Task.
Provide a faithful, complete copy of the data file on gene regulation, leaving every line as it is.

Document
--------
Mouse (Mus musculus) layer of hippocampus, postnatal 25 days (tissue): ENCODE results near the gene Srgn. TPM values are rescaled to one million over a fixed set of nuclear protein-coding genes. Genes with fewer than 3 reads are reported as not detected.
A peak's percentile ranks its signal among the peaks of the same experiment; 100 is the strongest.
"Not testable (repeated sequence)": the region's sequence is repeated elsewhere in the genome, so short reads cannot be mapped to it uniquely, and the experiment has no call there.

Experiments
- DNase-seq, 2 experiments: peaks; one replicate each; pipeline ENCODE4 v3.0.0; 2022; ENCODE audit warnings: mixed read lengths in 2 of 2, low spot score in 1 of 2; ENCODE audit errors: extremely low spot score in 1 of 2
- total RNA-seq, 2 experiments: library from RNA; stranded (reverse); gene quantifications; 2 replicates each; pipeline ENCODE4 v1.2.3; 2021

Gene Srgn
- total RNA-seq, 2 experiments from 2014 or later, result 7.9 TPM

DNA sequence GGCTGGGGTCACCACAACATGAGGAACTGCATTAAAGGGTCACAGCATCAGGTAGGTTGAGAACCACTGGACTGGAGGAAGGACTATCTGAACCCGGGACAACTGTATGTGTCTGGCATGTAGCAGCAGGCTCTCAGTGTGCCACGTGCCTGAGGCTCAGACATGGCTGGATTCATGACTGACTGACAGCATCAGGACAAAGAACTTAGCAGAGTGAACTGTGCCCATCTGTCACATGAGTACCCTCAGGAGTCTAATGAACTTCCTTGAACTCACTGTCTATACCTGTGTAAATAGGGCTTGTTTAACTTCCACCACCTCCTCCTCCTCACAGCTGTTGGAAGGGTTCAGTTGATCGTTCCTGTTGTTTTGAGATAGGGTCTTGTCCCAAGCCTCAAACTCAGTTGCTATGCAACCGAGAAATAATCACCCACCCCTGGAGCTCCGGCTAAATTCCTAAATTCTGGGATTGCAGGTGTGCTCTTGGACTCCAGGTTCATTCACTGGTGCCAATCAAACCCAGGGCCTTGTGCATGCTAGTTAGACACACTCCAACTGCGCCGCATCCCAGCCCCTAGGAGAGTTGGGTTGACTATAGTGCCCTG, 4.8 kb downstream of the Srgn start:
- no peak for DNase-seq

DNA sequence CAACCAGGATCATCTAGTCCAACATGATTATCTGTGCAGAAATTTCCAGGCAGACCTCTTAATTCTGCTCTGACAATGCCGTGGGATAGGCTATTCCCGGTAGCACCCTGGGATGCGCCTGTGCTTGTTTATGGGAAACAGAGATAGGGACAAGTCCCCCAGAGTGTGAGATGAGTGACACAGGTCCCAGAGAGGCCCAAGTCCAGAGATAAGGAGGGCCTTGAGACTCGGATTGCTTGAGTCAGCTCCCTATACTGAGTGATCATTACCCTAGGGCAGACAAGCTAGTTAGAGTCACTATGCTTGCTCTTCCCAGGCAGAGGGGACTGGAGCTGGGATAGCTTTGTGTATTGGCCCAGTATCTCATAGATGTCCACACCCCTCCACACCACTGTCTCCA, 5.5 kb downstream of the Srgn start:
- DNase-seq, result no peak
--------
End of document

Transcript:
Mouse (Mus musculus) layer of hippocampus, postnatal 25 days (tissue): ENCODE results near the gene Srgn. TPM values are rescaled to one million over a fixed set of nuclear protein-coding genes. Genes with fewer than 3 reads are reported as not detected.
A peak's percentile ranks its signal among the peaks of the same experiment; 100 is the strongest.
"Not testable (repeated sequence)": the region's sequence is repeated elsewhere in the genome, so short reads cannot be mapped to it uniquely, and the experiment has no call there.

Experiments
- DNase-seq, 2 experiments: peaks; one replicate each; pipeline ENCODE4 v3.0.0; 2022; ENCODE audit warnings: mixed read lengths in 2 of 2, low spot score in 1 of 2; ENCODE audit errors: extremely low spot score in 1 of 2
- total RNA-seq, 2 experiments: library from RNA; stranded (reverse); gene quantifications; 2 replicates each; pipeline ENCODE4 v1.2.3; 2021

Gene Srgn
- total RNA-seq, 2 experiments from 2014 or later, result 7.9 TPM

DNA sequence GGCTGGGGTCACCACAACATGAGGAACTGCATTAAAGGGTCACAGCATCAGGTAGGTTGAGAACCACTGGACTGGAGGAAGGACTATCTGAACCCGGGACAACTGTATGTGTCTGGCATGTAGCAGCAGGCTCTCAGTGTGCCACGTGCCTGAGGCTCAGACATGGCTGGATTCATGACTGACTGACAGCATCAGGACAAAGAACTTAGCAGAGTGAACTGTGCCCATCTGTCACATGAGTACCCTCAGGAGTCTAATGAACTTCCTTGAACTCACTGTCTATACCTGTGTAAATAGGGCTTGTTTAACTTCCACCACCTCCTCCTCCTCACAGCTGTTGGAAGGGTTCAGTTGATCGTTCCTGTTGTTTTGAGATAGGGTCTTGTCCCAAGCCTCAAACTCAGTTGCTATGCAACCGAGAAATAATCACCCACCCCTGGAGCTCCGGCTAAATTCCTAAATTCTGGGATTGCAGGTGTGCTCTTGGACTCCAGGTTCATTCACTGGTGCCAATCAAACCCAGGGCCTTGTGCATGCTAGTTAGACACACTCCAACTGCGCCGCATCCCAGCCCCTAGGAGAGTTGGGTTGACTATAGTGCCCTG, 4.8 kb downstream of the Srgn start:
- no peak for DNase-seq

DNA sequence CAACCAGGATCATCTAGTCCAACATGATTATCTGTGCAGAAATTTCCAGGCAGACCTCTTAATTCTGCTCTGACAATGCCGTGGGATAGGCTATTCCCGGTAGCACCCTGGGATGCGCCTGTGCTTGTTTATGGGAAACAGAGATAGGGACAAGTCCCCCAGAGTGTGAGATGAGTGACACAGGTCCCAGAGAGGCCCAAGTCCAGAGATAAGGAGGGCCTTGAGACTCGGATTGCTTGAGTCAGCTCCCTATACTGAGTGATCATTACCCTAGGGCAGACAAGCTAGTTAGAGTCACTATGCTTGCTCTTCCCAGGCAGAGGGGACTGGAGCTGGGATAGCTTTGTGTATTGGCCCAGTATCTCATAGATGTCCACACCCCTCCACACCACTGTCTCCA, 5.5 kb downstream of the Srgn start:
- DNase-seq, result no peak